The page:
Recently, I received a baby shower invitation in the mail. Inside, the invitation read, "In lieu of a greeting card, please purchase a children's book for baby's future library." What a wonderful idea! (Why hadn't I ever thought of that?!) I happily purchased some favorites that I could remember my own children loved.
I have very warm memories from when my children were all toddlers where they would sit, curled up on my lap, and read books together. Reading became a common occurrence with my children, whether waiting in a doctor's office or during bedtime routines. We have some books that will forever stand out as our most treasured. Many times, my kids would recite the lines of the story before I could even turn the page.
Raising young children in the late nineties, I knew the research: Daily reading with my children strengthens our parent/child bond, improves their language skills, and perhaps even gives them a better chance at academic success later in life. What I didn't realize, until recently, was that there were other, hidden benefits to the stories we read. My children were also learning better social skills, empathy, and conflict resolution.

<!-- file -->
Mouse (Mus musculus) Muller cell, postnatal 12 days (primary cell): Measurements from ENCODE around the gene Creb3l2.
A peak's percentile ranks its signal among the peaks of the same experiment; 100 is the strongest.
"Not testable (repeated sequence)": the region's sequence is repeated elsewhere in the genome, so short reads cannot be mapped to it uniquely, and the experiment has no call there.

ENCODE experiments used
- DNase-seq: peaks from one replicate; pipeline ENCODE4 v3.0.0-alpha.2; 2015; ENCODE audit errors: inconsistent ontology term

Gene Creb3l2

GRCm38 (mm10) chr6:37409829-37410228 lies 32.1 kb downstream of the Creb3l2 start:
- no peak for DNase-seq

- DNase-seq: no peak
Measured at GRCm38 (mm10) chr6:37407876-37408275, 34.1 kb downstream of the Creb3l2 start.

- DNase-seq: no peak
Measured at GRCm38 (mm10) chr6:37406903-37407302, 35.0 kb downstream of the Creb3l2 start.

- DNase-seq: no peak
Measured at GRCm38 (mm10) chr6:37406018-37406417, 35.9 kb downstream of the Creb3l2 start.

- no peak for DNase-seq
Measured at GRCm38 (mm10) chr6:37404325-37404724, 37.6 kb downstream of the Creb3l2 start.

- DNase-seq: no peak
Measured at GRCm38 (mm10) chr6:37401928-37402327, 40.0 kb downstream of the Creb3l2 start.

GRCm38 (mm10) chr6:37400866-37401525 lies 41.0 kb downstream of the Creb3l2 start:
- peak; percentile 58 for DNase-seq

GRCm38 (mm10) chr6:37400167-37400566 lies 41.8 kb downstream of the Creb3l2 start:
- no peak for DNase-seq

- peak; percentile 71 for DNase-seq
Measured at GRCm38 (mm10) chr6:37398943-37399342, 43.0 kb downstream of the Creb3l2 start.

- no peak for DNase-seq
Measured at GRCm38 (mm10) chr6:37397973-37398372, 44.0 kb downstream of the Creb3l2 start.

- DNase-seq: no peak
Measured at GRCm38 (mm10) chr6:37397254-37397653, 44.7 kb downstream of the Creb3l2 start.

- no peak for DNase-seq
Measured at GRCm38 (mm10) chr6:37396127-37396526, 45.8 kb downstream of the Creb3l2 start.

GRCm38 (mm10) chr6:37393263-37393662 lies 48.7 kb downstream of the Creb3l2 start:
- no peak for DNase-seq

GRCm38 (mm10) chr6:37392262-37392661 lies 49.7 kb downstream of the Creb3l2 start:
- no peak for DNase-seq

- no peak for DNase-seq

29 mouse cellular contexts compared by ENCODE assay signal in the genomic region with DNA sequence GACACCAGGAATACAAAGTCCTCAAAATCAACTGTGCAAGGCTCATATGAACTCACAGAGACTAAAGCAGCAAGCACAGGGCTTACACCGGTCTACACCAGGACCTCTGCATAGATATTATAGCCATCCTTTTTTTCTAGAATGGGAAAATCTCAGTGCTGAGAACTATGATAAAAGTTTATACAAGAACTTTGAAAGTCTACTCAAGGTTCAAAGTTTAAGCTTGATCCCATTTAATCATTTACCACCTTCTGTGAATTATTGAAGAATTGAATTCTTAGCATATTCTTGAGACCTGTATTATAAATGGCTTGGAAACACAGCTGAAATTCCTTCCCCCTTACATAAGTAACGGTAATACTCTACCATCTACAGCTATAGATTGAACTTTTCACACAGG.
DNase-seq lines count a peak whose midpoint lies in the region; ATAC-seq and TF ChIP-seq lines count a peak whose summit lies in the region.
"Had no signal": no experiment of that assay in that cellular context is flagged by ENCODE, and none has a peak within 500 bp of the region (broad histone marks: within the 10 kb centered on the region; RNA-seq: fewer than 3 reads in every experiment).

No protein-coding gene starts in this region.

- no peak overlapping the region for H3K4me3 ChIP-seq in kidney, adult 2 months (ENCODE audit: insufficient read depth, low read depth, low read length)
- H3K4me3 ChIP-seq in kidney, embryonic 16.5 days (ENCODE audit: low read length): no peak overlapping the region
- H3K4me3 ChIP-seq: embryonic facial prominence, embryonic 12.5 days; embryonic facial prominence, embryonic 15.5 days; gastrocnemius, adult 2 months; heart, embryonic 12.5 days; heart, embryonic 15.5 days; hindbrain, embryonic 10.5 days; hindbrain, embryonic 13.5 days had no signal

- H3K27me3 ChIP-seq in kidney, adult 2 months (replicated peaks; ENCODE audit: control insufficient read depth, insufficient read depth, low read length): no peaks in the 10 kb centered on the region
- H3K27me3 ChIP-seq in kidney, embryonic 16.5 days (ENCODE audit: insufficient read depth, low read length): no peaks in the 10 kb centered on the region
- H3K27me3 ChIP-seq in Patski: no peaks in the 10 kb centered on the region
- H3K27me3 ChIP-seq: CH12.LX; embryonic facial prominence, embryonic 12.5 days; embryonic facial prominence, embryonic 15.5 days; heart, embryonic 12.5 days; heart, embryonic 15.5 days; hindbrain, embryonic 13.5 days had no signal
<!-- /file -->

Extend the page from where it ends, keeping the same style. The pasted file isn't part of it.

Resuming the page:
There are so many amazing titles at local libraries and bookstores that can build a bridge from our children's brains to their behavior. As children read about, or can even identify with a character, their ability to feel empathy will blossom. The younger we reach our children with stories that encourage resilience and kindness (like our bucketfilling books), the more these emotionally-intelligent characteristics will be displayed in our children and their schools.
In honor of "March is Reading Month," why not take your child to the library? Or go visit your local bookstore? Investing your time and resources in providing easy access to books could perhaps be the largest influence of your child's social and emotional health.